The holidays were coming. Streets and parking lots were filling with cars as people rushed about, laden with bags and packages.

From opening until closing time each day, Marty stood ringing his old bell in front of the big department store. He wore the same old thin coat, mismatched gloves with holes in the fingertips, and huge unmistakable smile. It was hard to gauge how old he was; he somehow seemed timeless.

Marty had done this for so many holiday seasons that people remembered him. He remembered them, too. Marty liked people. People would come by and wave or call to him. He never failed to greet each person, calling them “Friend” and wishing them a happy holiday. Even when some people ignored him, pretending they didn’t see him, Marty would smile. He knew they were busy; they had things on their mind.

Sometimes people would ask him how he could do it day after day, no matter the weather. He always responded the same. He liked being useful, collecting donations for needy people. He could take the cold for the few weeks of the season, because he knew he was helping others.  He knew some people had less than he did. He had clothes and food to eat at the shelter. He had enough. He also had time that he could share. It was his gift to others, he said.

As the weeks went by, Marty continued to ring his bell as he paced back and forth on the icy pavement. However, he looked more tired and cold each day. His age was catching up with him; it was becoming obvious. His regular donators, his “friends” as he called them, noticed and showed concern.

One evening, just before Christmas, a van pulled up to where Marty stood. Grinning and waving, he realized it was a group of his “friends”. The people got out of the van, carrying things as they approached him. One person put a hat on him, as another helped him into a warm coat. Someone wrapped a scarf around his neck, as someone else handed him warm gloves.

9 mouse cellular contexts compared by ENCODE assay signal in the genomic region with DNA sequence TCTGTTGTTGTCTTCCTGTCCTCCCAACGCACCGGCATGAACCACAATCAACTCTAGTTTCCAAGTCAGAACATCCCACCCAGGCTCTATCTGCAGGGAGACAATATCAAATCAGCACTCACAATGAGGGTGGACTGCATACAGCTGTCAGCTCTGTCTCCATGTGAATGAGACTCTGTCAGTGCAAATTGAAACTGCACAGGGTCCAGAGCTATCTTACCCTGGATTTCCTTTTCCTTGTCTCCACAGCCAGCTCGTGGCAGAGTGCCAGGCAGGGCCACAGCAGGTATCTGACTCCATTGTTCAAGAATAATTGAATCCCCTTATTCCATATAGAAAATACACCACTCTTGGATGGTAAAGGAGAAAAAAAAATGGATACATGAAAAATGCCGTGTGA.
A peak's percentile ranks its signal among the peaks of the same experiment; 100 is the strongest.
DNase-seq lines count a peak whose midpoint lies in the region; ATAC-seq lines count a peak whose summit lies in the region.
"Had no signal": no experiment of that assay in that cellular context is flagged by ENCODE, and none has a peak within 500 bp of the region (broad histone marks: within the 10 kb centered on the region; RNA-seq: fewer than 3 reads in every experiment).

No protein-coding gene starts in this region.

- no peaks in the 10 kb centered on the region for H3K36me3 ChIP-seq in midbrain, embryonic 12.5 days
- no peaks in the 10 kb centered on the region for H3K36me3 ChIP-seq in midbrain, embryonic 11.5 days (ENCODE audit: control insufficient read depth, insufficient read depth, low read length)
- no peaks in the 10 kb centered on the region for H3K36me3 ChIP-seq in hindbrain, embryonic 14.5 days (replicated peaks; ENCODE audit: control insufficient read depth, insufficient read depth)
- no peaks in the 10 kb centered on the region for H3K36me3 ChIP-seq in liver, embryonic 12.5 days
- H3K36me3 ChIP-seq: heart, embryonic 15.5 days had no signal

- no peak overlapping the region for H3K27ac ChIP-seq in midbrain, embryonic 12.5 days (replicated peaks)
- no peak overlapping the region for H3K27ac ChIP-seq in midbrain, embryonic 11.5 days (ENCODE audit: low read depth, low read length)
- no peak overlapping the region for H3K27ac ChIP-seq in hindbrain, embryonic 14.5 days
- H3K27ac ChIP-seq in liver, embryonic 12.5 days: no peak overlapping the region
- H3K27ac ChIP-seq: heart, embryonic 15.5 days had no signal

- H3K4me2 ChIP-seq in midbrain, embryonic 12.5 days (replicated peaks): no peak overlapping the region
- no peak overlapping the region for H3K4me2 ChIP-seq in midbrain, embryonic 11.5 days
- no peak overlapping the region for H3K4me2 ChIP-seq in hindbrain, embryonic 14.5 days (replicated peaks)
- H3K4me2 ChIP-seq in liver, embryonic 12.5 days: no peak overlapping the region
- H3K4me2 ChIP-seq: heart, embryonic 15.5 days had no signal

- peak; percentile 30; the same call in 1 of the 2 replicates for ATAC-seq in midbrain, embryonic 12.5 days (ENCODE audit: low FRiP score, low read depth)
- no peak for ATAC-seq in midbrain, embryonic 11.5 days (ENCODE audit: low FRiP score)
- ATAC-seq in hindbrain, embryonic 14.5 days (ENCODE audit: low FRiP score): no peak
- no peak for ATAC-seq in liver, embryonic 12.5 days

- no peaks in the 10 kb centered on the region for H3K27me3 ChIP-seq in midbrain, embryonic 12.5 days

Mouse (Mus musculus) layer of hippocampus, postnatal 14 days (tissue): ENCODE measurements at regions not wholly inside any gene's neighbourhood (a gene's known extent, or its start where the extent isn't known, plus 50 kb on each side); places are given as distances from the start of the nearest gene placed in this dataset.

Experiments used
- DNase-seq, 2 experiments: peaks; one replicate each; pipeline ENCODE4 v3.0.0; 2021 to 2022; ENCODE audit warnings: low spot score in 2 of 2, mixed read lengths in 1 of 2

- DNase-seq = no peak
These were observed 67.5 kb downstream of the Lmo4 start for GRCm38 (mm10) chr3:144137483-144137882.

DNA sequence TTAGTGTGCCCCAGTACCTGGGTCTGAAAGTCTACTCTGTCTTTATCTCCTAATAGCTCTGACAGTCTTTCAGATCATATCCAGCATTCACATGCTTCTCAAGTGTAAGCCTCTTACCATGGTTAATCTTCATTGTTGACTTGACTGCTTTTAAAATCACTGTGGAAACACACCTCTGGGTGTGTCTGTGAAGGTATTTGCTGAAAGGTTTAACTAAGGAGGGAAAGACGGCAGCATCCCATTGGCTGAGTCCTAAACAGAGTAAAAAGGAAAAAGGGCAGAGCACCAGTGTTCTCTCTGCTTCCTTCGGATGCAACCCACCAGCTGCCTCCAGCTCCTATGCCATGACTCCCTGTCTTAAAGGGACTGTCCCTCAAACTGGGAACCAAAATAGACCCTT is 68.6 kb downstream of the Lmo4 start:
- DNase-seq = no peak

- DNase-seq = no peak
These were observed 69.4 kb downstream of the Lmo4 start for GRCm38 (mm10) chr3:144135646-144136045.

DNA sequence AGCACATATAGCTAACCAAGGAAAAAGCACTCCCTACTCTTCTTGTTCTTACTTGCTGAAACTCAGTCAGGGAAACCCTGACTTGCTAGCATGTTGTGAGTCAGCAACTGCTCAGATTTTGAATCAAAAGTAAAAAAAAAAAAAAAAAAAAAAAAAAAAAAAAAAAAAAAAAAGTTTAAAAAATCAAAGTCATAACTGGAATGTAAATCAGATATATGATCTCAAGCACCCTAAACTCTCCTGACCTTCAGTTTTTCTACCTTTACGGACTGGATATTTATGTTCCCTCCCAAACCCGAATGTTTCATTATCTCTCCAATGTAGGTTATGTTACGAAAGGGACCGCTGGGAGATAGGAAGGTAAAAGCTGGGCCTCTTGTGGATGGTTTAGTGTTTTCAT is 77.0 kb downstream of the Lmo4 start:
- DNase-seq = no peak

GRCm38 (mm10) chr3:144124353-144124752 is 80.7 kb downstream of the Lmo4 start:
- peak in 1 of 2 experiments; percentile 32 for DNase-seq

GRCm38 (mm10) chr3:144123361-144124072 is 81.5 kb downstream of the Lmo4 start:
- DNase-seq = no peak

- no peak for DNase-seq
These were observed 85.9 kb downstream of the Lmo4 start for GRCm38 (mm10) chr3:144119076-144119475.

As Marty stood stunned, they brought a folding chair out of the van. Setting it up near Marty’s donation bucket, they told him to sit, as they eased him into the chair. Finally, someone handed him a cup of hot coffee. As tears rolled down Marty’s face, they told him for all that he gave to others, it was their turn to give to him. 

Story: McGuffy Ann Morris
Image: Google 

21 thoughts on “Donations

  1. This is a wonderful story, Mrs. Mack. At the college a lot of us would volunteer to ring the bell for a few shifts which was very rewarding. Our Chancellor was on the board and he always promised a group of volunteers. We obliged, not only him but the Army, ourselves, and mostly those who were to benefit from the donations.


  2. Oh Annie, what a beautiful story! I truly think this is one of your nicest ever! I can see that you put your heart into this tale, in fact I could well envision you as one of the people stepping out to offer Marty some kindness and warmth. You have such genuine care for God's lowliest… both people and animals. This story touched my heart, as I'm sure it did everyone.


  3. Well, you were right … I couldn't read it without shedding a tear … a few tears. Brings to mind times when people did care and notice and do for others. I pray those times return, they seem far away now. Beautifully written and a window into the kindness of your heart … Loved it … I had to read it more than once.

    Andrea @ From The Sol


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